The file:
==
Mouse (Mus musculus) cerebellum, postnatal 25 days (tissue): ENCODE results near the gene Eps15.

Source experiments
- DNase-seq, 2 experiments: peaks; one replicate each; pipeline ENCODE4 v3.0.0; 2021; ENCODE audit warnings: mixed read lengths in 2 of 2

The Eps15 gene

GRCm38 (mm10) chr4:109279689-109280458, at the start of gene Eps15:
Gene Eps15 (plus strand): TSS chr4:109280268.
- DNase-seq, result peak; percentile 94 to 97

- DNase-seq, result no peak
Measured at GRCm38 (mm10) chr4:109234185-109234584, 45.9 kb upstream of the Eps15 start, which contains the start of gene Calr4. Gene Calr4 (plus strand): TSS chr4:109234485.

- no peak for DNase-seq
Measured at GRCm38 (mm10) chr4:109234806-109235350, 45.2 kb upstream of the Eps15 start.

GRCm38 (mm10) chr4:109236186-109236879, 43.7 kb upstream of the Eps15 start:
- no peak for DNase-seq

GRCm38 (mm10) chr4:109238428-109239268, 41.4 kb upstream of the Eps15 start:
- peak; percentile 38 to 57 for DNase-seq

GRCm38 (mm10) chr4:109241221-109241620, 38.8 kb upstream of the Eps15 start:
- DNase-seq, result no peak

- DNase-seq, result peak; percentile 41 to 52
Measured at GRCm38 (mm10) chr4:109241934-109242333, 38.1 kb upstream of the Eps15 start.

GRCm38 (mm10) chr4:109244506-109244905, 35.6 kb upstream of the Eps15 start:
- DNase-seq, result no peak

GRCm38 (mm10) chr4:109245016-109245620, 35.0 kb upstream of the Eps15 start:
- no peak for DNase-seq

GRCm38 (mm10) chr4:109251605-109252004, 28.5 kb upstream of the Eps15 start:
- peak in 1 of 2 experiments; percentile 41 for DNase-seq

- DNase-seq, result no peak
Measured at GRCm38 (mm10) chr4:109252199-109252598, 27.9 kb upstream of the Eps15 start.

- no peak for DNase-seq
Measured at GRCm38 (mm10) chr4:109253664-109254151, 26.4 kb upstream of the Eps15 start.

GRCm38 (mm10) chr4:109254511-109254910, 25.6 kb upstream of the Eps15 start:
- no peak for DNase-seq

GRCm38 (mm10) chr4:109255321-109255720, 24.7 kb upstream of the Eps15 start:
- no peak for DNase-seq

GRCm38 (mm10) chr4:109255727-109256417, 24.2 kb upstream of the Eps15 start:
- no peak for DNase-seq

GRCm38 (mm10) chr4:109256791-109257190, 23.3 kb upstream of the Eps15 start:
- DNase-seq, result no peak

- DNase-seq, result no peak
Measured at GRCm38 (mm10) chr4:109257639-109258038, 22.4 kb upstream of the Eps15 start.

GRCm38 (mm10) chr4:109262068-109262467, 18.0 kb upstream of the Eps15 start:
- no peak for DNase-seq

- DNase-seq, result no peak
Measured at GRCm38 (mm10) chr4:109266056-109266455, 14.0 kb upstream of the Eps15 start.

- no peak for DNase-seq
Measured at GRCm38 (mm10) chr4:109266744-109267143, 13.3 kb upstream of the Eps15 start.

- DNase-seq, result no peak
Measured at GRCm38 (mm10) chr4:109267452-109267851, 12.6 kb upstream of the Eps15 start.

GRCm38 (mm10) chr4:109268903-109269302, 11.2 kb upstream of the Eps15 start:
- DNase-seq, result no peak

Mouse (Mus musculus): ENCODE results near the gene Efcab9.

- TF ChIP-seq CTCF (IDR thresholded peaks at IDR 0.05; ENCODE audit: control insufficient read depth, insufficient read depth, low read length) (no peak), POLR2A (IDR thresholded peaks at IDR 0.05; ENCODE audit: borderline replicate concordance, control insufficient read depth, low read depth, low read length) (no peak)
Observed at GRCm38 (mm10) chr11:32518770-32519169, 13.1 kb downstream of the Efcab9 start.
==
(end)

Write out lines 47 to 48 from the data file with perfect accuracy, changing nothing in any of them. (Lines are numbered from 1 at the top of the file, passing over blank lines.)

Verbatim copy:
Measured at GRCm38 (mm10) chr4:109267452-109267851, 12.6 kb upstream of the Eps15 start.

GRCm38 (mm10) chr4:109268903-109269302, 11.2 kb upstream of the Eps15 start: